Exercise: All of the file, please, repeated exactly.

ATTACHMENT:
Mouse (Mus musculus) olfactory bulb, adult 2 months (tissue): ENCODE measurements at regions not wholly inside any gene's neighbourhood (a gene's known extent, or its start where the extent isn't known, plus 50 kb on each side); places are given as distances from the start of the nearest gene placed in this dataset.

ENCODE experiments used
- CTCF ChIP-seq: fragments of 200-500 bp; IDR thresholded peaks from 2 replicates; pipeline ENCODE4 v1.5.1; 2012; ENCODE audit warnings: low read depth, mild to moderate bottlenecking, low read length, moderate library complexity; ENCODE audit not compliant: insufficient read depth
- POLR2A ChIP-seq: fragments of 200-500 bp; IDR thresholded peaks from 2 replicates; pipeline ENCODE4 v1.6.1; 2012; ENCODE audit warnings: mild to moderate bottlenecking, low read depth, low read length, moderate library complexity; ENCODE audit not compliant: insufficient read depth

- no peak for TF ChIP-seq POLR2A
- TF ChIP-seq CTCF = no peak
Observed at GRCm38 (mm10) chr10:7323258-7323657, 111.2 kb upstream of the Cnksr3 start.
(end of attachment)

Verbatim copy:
Mouse (Mus musculus) olfactory bulb, adult 2 months (tissue): ENCODE measurements at regions not wholly inside any gene's neighbourhood (a gene's known extent, or its start where the extent isn't known, plus 50 kb on each side); places are given as distances from the start of the nearest gene placed in this dataset.

ENCODE experiments used
- CTCF ChIP-seq: fragments of 200-500 bp; IDR thresholded peaks from 2 replicates; pipeline ENCODE4 v1.5.1; 2012; ENCODE audit warnings: low read depth, mild to moderate bottlenecking, low read length, moderate library complexity; ENCODE audit not compliant: insufficient read depth
- POLR2A ChIP-seq: fragments of 200-500 bp; IDR thresholded peaks from 2 replicates; pipeline ENCODE4 v1.6.1; 2012; ENCODE audit warnings: mild to moderate bottlenecking, low read depth, low read length, moderate library complexity; ENCODE audit not compliant: insufficient read depth

- no peak for TF ChIP-seq POLR2A
- TF ChIP-seq CTCF = no peak
Observed at GRCm38 (mm10) chr10:7323258-7323657, 111.2 kb upstream of the Cnksr3 start.